Do not let urinary incontinence control your life. Do not let it keep you at home or affect your typical activities. All it takes is a little planning. For example, if you know you are going to not be near a bathroom, consider using a panty liner or pad. When you are at an event away from home, scope out the locations of bathrooms. Take frequent bathroom breaks. Try to drink less while you are out.
Most importantly, talk to your doctor and those close to you about your urinary incontinence. You may be embarrassed at first, but they can help you work on solutionsespecially your doctor. It is important to know that you arent alone in this.
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Bad Cough Causes Loss Of Bowel Bladder Control
- THE PEOPLE’S PHARMACY Joe and Teresa Gradeon
Q. I’ve had a terrible cough, so violent that I’ve wetand sometimes even soiled myself. For the past several weeks, I’vebeen vomiting from coughing so hard.
I take lisinopril and amlodipine for high bloodpressure. I suspect that one of them is the cause of my horridcough. Is this possible?
A. The most common and bothersome side effectof popular blood pressure drugs like benazepril, captopril,enalapril, fosinopril, lisinopril and ramipril is an uncontrollablecough. Many readers have reported throwing up because of this sideeffect. Patients should always be alerted to this potential adversereaction.
We are sending you our Guide to Blood Pressure Treatment with adiscussion of the pros and cons of a range of medications and manynondrug alternatives. Anyone who would like a copy, please send $3in check or money order with a long , stamped ,self-addressed envelope to:
Graedons’ People’s Pharmacy
No. B-67, P.O. Box 52027
Durham, N.C. 27717-2027
Although amlodipine is unlikely to cause cough, it can lead toswollen ankles because of fluid retention. Other side effects mayinclude headache, dizziness, nausea and fatigue.
Q. My family has switched almost entirely to using seasalt in cooking. Are we now at greater risk of developing a goiterbecause we’re not using iodized salt?
How Is Urinary Incontinence Treated
Treatment options for urinary incontinence depend on the type of incontinence, the severity, and the underlying cause. A combination of medical treatments, exercises, and lifestyle modifications may be needed. Weight loss in the case of obese women has been shown to help some types of incontinence. The following are the treatment options.
- Fluid and diet management: Reducing or avoiding alcohol, caffeine, or acidic foods and decreasing fluid consumption.
- Bladder training: Training the bladder to delay urination after having the urge to urinate may help. The patient could start by trying to hold off going to the bathroom for 10 minutes every time there is an urge to urinate and gradually lengthening the time.
- Double voiding: First, the patient urinates after getting an urge. Then, the patient waits for a few minutes to urinate again.
- Pessary: Insertion of vaginal pessary may help reduce stress incontinence by supporting the bladder and vaginal wall. It can be inserted by the individual and may be available over the counter.
Pelvic floor muscle exercises:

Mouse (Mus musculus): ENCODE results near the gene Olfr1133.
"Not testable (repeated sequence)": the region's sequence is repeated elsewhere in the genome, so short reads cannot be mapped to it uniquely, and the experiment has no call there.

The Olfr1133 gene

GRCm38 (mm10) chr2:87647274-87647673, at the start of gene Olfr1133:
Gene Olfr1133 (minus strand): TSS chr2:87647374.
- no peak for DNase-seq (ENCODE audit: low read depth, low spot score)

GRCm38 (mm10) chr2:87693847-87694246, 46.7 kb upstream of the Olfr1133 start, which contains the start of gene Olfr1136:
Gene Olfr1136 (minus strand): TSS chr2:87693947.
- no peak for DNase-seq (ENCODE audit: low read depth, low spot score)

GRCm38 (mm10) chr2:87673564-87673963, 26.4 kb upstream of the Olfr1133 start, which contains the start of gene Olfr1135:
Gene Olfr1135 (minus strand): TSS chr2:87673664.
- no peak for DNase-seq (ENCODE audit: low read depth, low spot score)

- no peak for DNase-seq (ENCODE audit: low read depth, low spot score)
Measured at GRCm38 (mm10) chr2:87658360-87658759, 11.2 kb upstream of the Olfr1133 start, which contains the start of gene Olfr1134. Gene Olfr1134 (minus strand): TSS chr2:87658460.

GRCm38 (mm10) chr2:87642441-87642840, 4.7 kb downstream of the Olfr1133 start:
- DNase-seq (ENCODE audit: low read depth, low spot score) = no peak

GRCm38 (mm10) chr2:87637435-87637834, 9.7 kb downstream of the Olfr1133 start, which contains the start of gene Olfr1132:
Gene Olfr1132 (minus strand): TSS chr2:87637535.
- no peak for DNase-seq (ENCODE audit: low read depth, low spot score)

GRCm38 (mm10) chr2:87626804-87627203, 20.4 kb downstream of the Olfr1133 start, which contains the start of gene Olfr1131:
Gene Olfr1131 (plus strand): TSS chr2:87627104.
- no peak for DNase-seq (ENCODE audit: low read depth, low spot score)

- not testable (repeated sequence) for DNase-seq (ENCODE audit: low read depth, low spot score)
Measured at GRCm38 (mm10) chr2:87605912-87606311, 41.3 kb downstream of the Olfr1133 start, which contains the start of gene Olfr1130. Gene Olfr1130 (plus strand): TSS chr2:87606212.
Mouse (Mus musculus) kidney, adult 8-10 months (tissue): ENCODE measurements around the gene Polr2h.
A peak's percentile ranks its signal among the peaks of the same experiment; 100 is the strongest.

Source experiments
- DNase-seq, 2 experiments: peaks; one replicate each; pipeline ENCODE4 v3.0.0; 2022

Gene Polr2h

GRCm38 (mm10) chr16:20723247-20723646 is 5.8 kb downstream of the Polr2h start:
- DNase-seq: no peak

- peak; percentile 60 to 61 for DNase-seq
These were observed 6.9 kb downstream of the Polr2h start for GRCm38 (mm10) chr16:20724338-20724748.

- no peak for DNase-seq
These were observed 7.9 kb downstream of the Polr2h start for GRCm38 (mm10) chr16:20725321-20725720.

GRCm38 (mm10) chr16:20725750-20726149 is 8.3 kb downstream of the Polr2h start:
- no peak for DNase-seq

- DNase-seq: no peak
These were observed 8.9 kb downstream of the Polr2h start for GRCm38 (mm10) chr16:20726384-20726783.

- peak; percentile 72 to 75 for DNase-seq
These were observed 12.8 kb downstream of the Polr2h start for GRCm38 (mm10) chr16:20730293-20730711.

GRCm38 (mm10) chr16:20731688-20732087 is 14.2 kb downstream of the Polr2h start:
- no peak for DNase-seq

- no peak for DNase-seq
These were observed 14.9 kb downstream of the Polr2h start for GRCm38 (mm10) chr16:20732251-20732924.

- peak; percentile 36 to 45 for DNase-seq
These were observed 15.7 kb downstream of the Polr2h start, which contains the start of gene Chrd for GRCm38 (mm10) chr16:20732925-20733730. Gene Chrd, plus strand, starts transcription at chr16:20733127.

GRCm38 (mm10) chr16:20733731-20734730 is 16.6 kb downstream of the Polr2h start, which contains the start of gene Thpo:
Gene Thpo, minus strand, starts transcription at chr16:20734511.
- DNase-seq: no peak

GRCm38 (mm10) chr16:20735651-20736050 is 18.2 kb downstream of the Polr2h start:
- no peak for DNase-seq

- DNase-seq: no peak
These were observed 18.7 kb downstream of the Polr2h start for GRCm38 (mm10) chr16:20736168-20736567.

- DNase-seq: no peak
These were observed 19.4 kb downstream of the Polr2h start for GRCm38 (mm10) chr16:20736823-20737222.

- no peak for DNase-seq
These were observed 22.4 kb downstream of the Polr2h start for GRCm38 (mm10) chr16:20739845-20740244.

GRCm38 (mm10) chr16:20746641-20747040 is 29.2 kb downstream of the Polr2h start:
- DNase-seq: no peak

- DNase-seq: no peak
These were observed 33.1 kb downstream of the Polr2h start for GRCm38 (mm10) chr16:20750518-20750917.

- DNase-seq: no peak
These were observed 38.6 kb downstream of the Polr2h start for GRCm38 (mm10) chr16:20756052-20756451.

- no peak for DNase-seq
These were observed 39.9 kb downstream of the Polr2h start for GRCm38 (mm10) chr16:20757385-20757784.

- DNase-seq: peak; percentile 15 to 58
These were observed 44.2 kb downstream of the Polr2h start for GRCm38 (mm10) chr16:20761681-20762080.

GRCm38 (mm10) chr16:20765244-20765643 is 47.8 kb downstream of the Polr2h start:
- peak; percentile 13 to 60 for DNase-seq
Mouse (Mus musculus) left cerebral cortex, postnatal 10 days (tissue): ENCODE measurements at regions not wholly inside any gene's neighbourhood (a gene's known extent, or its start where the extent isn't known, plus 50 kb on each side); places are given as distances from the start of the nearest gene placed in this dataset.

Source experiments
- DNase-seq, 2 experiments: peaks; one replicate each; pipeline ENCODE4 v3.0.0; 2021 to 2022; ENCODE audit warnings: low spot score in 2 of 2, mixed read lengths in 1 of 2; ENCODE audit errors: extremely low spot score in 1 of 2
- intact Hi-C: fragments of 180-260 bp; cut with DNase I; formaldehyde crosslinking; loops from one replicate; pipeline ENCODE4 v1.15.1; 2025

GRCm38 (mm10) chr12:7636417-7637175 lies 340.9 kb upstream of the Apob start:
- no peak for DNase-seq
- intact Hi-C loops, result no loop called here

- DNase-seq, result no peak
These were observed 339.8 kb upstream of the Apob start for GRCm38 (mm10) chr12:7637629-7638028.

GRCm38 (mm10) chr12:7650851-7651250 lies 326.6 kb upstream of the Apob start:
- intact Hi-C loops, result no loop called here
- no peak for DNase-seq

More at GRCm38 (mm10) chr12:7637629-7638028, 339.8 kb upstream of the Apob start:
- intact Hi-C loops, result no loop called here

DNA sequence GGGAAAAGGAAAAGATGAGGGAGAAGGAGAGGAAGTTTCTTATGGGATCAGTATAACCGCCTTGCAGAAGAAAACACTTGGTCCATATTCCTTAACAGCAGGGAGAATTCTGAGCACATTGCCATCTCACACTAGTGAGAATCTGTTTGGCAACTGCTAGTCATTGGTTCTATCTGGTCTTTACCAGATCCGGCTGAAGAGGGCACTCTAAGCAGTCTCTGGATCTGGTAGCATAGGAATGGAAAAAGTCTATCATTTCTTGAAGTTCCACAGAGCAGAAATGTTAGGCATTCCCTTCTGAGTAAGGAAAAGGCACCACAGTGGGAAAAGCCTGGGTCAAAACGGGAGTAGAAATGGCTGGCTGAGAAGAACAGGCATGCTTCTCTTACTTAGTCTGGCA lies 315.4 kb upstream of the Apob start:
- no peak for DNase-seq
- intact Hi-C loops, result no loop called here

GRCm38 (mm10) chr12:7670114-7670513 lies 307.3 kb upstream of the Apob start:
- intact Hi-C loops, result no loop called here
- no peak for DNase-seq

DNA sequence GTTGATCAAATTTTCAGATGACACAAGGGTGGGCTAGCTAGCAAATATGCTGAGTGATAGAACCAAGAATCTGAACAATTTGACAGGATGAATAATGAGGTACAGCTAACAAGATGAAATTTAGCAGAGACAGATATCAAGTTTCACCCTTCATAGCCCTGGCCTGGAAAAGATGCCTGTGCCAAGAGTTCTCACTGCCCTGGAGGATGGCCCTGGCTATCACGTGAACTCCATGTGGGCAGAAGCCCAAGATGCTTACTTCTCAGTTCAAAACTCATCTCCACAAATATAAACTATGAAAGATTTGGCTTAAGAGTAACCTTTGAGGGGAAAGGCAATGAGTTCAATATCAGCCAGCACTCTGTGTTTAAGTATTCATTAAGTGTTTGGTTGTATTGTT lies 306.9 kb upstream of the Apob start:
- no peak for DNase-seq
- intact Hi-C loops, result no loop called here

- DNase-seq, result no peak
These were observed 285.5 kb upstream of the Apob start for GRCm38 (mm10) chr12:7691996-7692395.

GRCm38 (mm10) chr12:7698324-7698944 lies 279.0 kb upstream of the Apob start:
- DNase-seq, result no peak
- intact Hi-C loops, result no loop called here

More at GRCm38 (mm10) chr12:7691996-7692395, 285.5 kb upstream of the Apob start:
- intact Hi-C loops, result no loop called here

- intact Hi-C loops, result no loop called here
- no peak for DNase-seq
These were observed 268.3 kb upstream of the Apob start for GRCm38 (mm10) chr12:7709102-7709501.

Electrodes can be temporarily inserted into the rectum or vagina to stimulate and strengthen pelvic floor muscles.
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What Causes Urinary Incontinence
Urinary incontinence can be caused by many different medical problems, including weak pelvic muscles or diabetes. Some common causes are listed below.
- For women, thinning and drying of the skin in the vagina or urethra, especially after menopause
- For men, enlarged prostate gland or prostate surgery
- Weakened and stretched pelvic muscles after childbirth
- Certain medicines
- Diseases such as diabetes, Alzheimers disease, and multiple sclerosis
Bladder Control And Diabetes
Wednesday, 4 November 2020
An embarrassing problem experienced by some people with diabetes is urinary incontinence . It can range anywhere from occasionally leaking a few drops when you sneeze or cough to the complete inability to control your bladder.
Urinary incontinence is not a disease, it is a symptom. So, if urinary incontinence affects your day to day activities or social interactions it is important you speak to your doctor, as it could indicate there is a more serious, underlying issue.
A check up by your doctor can help to figure out what is causing the incontinence and what can be done about it. The good news is, that for most people, some simple lifestyle changes or medications can stop the urinary incontinence, or at least provide you with more comfort.
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Alcohol And Carbonated Drinks
People who suffer from incontinence should limit their alcohol intake. It interrupts with your thinking. If you drink alcohol until you blackout you might also not feel micturition. Alcohol also aids urine production in the body, which can lead to more frequent urge of urination. Even carbonated drinks can be a major cause behind urinary incontinence.
What Are The Common Causes Of Urinary Incontinence
The most common causes of UI include:
Weak pelvic floor muscles .
Changes associated with childbirth, such as:
Weakness in the back wall of the pelvis resulting from aging, vaginal childbirth, chronic constipation, prior pelvic surgery, and certain types of cancer treatments.
Bladder stones or bladder tumors can also cause UI, as well as more serious conditions such as neurological disorders, stroke, and heart attack.
6. How is urinary incontinence treated?
In many cases, lifestyle changes can help treat UI and reduce its impact on daily life. These may include: exercising regularly, limiting fluids before bedtime, strengthening the muscles used to control urination , cutting back or changing medications that may worsen incontinence, eating foods high in fiber or cutting back on liquids before bedtime, and losing weight for people who are overweight.
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I Pee When I Sneezewhat Can I Do About It
For many women, peeing while sneezing is more than a common occurrenceits a frequent annoyance and often an embarrassment that many experience in silence.
What they might not realize is that urinary incontinence is normal: About a quarter to a third of Americans experience it. And though many might think its a permanent issue, its treatable.